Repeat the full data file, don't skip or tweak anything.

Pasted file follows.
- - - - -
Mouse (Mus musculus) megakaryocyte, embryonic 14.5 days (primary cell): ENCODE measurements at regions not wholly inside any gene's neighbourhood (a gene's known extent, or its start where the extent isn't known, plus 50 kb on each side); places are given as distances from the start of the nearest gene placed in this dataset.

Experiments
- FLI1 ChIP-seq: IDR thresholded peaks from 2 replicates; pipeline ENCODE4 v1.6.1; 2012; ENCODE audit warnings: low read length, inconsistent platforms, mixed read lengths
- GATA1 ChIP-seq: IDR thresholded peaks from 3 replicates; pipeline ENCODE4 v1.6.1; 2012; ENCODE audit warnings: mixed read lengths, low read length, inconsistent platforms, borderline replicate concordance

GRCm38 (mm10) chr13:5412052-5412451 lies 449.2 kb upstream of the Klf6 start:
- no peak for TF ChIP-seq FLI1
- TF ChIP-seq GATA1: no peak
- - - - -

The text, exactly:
Mouse (Mus musculus) megakaryocyte, embryonic 14.5 days (primary cell): ENCODE measurements at regions not wholly inside any gene's neighbourhood (a gene's known extent, or its start where the extent isn't known, plus 50 kb on each side); places are given as distances from the start of the nearest gene placed in this dataset.

Experiments
- FLI1 ChIP-seq: IDR thresholded peaks from 2 replicates; pipeline ENCODE4 v1.6.1; 2012; ENCODE audit warnings: low read length, inconsistent platforms, mixed read lengths
- GATA1 ChIP-seq: IDR thresholded peaks from 3 replicates; pipeline ENCODE4 v1.6.1; 2012; ENCODE audit warnings: mixed read lengths, low read length, inconsistent platforms, borderline replicate concordance

GRCm38 (mm10) chr13:5412052-5412451 lies 449.2 kb upstream of the Klf6 start:
- no peak for TF ChIP-seq FLI1
- TF ChIP-seq GATA1: no peak